Biden’s executive order, for its part, reflects the administration’s desire to cement U.S. leadership in global AI policy, particularly as it recognizes growing AI competition from China. Commentators noted the occurrence of both this development and Sunak’s AI Safety Summit taking place in the same week, suggesting that national ambitions to reach first place in the AI regulation race are overshadowing the spirit of international cooperation. Given that the order also specifically requires reporting of foreign access to U.S. cloud services – aligning with recent rules that stipulate U.S. companies and investors should not support China’s domestic development of advanced AI technology – geopolitical motivations are apparent in driving U.S. actions in part, given the increasingly adversarial relationship that has formed with China over access to critical technologies. With the U.S. now positioned as a flag bearer for leading AI rules in the democratic world, we may expect convergence of Biden’s regulation roadmap with like-minded partners in the EU, UK, Japan, and India, setting up one camp in AI adoption in contrast to another led by China.
Effects on the Private Sector
Putting the political considerations aside, the developments of this past week will have critical implications for businesses. Despite setting innovation as a priority, Biden’s order is already facing pushback from the private sector concerning the use of the Defense Production Act to obtain data from AI model producers; critics claim that the forceful application of federal government power that has been traditionally utilized in national emergencies will inherently harm the ability of companies to exercise innovation in developing AI systems. In turn, companies across industries that are likely to significantly adopt AI (such as legal, finance, education, and healthcare) could see the usefulness of their AI services plateau, leading to weaker than expected return on investment. Additionally, the reporting requirements only appear to target the major U.S. AI players for now, while reserving the right for future actions impacting all AI systems. Concerns are that this provision could lead to regulatory capture, where the current major AI firms who have heavily contributed to discussions on U.S. AI regulation would attempt to influence and mitigate the restrictions placed on them as the regulations set in. This could disadvantage competitors not already in the space, and result in challenges for businesses across industries adopting AI in their operations, reducing their leverage to negotiate for lower pricing and liability assurance from AI providers.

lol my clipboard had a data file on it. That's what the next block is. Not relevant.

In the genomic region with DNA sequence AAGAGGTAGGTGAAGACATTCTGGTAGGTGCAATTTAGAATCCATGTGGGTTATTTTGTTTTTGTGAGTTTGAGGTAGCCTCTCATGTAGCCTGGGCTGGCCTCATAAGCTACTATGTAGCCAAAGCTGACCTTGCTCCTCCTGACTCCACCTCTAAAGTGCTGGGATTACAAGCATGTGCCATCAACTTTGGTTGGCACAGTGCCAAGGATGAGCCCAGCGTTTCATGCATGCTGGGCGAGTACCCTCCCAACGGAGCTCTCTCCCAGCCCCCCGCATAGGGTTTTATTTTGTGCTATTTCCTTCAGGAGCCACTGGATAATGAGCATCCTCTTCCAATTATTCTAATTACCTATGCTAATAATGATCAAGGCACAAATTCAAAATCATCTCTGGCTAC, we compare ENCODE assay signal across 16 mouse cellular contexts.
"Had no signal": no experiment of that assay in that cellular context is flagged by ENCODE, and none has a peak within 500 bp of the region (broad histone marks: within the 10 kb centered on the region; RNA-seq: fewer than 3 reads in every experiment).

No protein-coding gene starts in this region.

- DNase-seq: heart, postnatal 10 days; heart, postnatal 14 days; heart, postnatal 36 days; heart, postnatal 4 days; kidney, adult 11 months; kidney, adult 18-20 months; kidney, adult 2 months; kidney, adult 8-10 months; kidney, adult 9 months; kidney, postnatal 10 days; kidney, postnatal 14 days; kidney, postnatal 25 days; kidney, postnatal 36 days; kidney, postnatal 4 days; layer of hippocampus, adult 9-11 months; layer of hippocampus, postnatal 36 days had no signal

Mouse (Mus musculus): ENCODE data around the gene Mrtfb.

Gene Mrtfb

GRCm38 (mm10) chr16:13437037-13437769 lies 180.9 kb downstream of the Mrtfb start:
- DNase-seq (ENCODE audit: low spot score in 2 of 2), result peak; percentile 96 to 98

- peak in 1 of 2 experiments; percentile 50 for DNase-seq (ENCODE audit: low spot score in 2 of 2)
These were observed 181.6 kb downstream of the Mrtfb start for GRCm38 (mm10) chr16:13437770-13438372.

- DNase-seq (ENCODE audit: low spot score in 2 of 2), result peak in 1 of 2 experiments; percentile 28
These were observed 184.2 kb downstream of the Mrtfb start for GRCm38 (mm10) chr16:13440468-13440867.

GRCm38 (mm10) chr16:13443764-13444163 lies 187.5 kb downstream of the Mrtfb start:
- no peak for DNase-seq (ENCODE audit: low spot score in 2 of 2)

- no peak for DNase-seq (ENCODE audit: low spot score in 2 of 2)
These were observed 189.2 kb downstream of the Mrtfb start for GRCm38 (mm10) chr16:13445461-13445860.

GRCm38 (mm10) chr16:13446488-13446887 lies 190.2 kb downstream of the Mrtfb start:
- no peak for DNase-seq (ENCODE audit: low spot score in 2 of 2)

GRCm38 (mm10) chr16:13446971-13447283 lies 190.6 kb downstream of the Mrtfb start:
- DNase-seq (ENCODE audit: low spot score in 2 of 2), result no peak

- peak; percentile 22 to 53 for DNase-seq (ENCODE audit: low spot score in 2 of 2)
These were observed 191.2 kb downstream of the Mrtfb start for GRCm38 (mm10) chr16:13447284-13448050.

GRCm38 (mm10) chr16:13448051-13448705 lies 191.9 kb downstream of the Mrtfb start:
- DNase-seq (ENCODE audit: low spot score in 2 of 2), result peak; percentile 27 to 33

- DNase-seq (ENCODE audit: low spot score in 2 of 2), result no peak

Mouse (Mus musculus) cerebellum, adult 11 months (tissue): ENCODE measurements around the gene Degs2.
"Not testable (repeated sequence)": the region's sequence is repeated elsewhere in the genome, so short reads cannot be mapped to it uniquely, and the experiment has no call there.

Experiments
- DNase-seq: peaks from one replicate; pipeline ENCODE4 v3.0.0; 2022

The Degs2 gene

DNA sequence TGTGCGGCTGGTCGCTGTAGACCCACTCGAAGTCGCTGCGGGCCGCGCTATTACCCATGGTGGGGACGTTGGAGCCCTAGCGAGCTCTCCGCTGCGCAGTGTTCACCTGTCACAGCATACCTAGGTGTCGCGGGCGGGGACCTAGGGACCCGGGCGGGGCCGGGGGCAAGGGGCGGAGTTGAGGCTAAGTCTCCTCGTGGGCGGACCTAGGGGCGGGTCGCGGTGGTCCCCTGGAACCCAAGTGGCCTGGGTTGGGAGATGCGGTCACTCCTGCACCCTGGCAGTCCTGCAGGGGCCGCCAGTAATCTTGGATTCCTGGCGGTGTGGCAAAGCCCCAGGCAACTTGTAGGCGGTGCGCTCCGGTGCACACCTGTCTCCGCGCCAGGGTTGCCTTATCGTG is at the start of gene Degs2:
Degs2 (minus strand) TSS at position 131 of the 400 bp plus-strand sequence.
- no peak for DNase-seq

As to the AI Safety Summit, while producing a breakthrough global agreement on AI safety regulations, national approaches remain unaligned, presenting issues for companies operating across multiple jurisdictions, who could find that their AI practices in line with U.S. protocols may not line up with rules set by other regulators, such as the EU. The nonalignment of regulations between the EU and the UK poses more hurdles for companies accustomed to operating in European markets. Efforts to comply with global regulations could impose increased costs and difficulties on global businesses, who may choose to meet the strictest requirements across the board, limiting use in all jurisdictions, or to split AI use rules between different offices, inhibiting technology cooperation across regions.
However, with these short-term concerns outlined, there are plenty of reasons for businesses to be optimistic. The U.S. government’s roadmap for a comprehensive AI regulation system can streamline the adoption of AI systems to improve workflows across key industries. With the ability to reduce the time needed for research, analysis, report drafting, and data management, among other routine tasks, the medium to long-term benefits for labor productivity are clear. The threat of job losses relating to further automation remain pertinent, though the executive order contains specific provisions requiring the Department of Labor to report to the president how agencies can support workers displaced by AI systems, while focusing existing AI adoption efforts on occupations that the department has concluded do not have sufficient workers available (termed as “Schedule A” occupations), such as nurses and physical therapists. The safety requirements under this regulation could increase the labor demand for skilled professionals outside the technology sector to assist with training and developing new AI models yet may negatively impact the firms and industries from where these workers migrate.
While the UK’s AI Safety Summit didn’t result in any concrete alignment of national regulatory structures, the Bletchley Declaration’s intent to foster international cooperation on AI risks and plans for subsequent summits next year offer hope that at least some form of regulatory convergence between the U.S. and like-minded partners will take place soon. All in all, the key takeaway for businesses should be that governments are scrambling to address the risks of AI while harnessing its benefits, and it will be vital to track ongoing developments as regulatory frameworks shape the adoption of AI into the economy and larger society.